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blacklab2011

Difference between slow burning and fast burning powder

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Looking at reloading 9mm & 40sw. Curious what the difference between a slow and fast burning powder. What application is best for each?

Thanks!

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jmorris   

A fast powder with a heavy bullet more often than not feels like there is less recoil than slow powders. Ported guns are the exception to the rule as the extra gas provided by the slower burning powders exiting provides the force to keep the pistol from moving as much.

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Looking at reloading 9mm & 40sw. Curious what the difference between a slow and fast burning powder. What application is best for each?

Thanks!

In general terms a faster powder reaches the peak of its pressure curve faster than a slower powder powder. You should get a more complete burn in a shorter barrel using a faster powder. I've seen something that Rob Leatham wrote on the effects of the burn rate and how it affects the recoil impulse on the site somewhere. Do a search and see what you come up with.

I used fast powders for many years. In the last couple of years, I've switched to a slower powder to lower the pressure in my major loads. The only perceived draw back I find using the slower powders is that it takes a little more than the faster powders I was using. As a result, my loads are typically a little hotter than what most people shoot. I've also found that the slower powder is useful in magnum loads for my hunting guns. Slower powders also produce more gas to work with compensators on open guns.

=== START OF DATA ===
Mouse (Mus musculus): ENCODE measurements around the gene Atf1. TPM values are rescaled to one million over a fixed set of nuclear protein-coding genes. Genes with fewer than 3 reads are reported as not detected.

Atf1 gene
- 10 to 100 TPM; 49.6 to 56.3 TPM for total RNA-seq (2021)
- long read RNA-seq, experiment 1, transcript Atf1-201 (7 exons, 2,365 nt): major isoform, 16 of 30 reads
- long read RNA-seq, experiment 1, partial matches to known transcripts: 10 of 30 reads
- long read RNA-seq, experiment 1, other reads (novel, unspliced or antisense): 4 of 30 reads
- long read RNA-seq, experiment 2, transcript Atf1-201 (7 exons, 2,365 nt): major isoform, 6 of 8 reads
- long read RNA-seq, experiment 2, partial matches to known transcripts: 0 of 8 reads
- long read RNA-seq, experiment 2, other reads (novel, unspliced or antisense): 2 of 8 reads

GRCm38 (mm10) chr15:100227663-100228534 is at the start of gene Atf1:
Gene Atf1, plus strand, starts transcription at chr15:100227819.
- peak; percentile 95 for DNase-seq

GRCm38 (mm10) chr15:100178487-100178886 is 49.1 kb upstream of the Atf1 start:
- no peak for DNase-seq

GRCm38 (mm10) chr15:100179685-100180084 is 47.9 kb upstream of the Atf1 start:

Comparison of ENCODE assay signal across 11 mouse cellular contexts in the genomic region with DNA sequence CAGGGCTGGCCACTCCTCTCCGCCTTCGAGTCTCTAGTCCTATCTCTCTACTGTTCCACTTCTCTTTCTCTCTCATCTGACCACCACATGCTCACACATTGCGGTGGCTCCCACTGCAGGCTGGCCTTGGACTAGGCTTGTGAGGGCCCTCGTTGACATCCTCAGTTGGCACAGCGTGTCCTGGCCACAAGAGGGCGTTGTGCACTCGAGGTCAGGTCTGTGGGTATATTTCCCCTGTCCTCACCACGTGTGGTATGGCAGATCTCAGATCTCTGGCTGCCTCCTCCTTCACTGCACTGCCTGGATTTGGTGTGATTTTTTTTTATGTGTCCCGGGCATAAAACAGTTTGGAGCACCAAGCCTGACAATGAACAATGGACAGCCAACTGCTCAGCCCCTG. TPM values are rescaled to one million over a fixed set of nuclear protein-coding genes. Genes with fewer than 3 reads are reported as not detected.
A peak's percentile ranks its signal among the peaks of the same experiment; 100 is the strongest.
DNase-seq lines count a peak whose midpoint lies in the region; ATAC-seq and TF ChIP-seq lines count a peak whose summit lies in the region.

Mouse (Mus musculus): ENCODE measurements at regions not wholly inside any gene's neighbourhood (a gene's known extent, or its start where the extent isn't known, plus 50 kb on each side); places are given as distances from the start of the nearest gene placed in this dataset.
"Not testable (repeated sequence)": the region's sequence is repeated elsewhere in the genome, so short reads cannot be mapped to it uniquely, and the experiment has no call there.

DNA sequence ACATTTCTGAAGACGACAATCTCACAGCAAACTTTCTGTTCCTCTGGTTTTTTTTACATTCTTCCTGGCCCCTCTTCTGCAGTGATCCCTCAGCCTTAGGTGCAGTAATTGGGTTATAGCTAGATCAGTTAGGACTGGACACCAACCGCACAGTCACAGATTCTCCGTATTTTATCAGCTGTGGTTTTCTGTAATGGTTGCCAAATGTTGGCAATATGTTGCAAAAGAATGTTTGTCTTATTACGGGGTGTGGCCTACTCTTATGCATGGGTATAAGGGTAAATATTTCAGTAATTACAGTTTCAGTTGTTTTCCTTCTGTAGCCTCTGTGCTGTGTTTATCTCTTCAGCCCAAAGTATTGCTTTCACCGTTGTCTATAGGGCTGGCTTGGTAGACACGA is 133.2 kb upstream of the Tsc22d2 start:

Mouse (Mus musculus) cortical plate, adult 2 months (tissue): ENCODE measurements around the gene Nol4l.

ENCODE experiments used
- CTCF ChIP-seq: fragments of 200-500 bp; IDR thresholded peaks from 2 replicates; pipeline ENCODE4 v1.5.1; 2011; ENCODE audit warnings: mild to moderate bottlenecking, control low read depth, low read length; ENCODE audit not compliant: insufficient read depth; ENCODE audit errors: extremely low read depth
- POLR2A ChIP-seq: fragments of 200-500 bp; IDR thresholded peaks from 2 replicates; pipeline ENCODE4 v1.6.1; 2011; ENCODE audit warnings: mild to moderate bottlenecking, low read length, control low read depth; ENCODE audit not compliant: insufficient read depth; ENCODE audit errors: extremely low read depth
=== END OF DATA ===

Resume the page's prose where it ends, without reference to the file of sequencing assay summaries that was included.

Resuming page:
It takes less powder to make major with the faster powders, but the trade off is that you'll be loading at or very near SAAMI max pressure for the either cartridge. I was getting burst primers with my load using a fast powder, and that was loading below the max load to the specified OAL. It may have been a bad lot of powder, but I was loading from the same jug of powder and sleeve of primers. I switched powders and the burst primers went away. Fast powders make for some good minor loads. I have a 147 grn GSSF load that feels like shooting .38 wadcutters for PPC.

Hodgdon has a powder burn rate chart on their website that compares the burn rates of most the current manufacturers powders.

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